cords tight. Dey had hooks for to draw ’em up tight and den peg ’em down
wid wooden pegs.”

[Georgia Johnson, Part II, Georgia]

“The houses that they lived in were one-roomed structures made of heavy
plank instead of logs, with planer [HW: ?] floors. At one end of this
one-roomed cabin there was a large chimney and fireplace made of rocks,
mud, and dirt. In addition to the one door, there was a window at the
back. Only one family could live in a cabin as the space was so limited.
The furnishings of each cabin consisted of a bed and one or two chairs.
The beds were well constructed, a great deal better than some of the
beds the ex-slave saw during these days. Regarding mattresses she said,
“We took some tick and stuffed it with cotton and corn husks, which had
been torn into small pieces and when we got through sewing it looked
like a mattress that was bought in a store.

Light was furnished by lightwood torches and sometimes by the homemade
tallow candles. The hot tallow was poured into a candle mold, which was
then dipped into a pan of cold water, when the tallow had hardened, the
finished product was removed.”

[Jennie Kendricks, Part III, Georgia]

“Mammy lived in de old kitchen close by de big house ’til dere got to be
too many of us; den Marse Gerald built us a house jus’ a little piece
off from de big house. It was jus’ a log house, but Marster had all dem
cracks chinked tight wid red mud, and he even had one of dem
franklin-back chimblies built to keep our little cabin nice and warm.
Why, Child, ain’t you never seed none of dem old chimblies? Deir backs
sloped out in de middle to throw out de heat into de room and keep too
much of it from gwine straight up de flue. Our beds in our cabin was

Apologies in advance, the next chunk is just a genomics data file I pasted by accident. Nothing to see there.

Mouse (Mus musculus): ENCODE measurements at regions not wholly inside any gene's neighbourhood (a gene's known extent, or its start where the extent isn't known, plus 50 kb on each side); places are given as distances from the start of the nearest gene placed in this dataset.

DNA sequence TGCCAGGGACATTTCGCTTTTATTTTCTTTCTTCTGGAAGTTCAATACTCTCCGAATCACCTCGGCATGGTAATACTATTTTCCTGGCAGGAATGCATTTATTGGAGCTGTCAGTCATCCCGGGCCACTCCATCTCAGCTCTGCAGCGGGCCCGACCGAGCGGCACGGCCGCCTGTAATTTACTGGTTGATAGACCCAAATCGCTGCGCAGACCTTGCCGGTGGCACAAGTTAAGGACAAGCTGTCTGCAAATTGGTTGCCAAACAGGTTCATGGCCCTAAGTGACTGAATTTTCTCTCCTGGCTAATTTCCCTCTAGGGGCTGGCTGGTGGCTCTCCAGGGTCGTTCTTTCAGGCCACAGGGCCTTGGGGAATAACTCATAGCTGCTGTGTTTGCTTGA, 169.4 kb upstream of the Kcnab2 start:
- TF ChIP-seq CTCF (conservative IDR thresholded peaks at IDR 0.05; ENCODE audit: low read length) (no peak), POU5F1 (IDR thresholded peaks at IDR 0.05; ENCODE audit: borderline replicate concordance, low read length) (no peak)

corded jus’ lak dem up at de big house, but us slept on straw ticks and,
let me tell you, dey sho slept good atter a hard days’s wuk.”

[Nicey Kinney, Part III, Georgia]

“De log cabins what de slaves lived in was off a piece from de big
house. Dem cabins had rock chimblies, put together wid red mud. Dere
warn’t no glass in de windows and doors of dem cabins–jus’ plain old
home-made wooden shutters and doors.” Julia laughed as she told of their
beds. “Us called ’em four posters, and dat’s what dey was, but dey was
jus’ plain old pine posties what one of de men on de plantation made up.
Two posties at de head and two at de foot wid pine rails betwixt ’em was
de way dey made dem beds. Dere warn’t no sto’-bought steel springs dem
days, not even for de white folks, but dem old cord springs went a long
ways towards makin’ de beds comfortable and dey holped to hold de bed
together. De four poster beds de white folks slept on was corded too,
but deir posties warn’t made out of pine. Dey used oak and walnut and
sometimes real mahogany, and dey carved ’em up pretty. Some of dem big
old posties to de white folkses beds was six inches thick.”

[Julia Larken, Part III, Georgia]

“The slaves living quarters were located in the rear of the “big house”
(this was true of the plantation located in Pensacola as well as the one
in Georgia). All were made of logs and, according to Mr. Lewis, all were
substantially built. Wooden pegs were used in the place of nails and the
cracks left in the walls were sealed with mud and sticks. These cabins
were very comfortable and only one family was allowed to a cabin. All
floors were of wood. The only furnishings were the beds and one or two
benches or bales which served as chairs. In some respects these beds
resembled a scaffold nailed to the side of a house. Others were made of
heavy wood and had four legs to stand upon. For the most part, however,
one end of the bed was nailed to the wall. The mattresses were made out
of any kind of material that a slave could secure, burlap sacks,
ausenberg, etc. After a large bag had been made with this material it
was stuffed with straw. Heavy cord running from side to side was used
for the bed springs. The end of the cord was tied to a handle at the end
of the bed. This pemitted the occupant to tighten the cord when it
became loosened. A few cooking utensils completed the furnishings. All
illumination was secured by means of the door and the open fire place.”

[George Lewis, Part III, Georgia]

“Slave quarters was lots of log cabins wid chimlies of criss-crossed
sticks and mud. Pore white folks lived in houses lak dat too. Our bed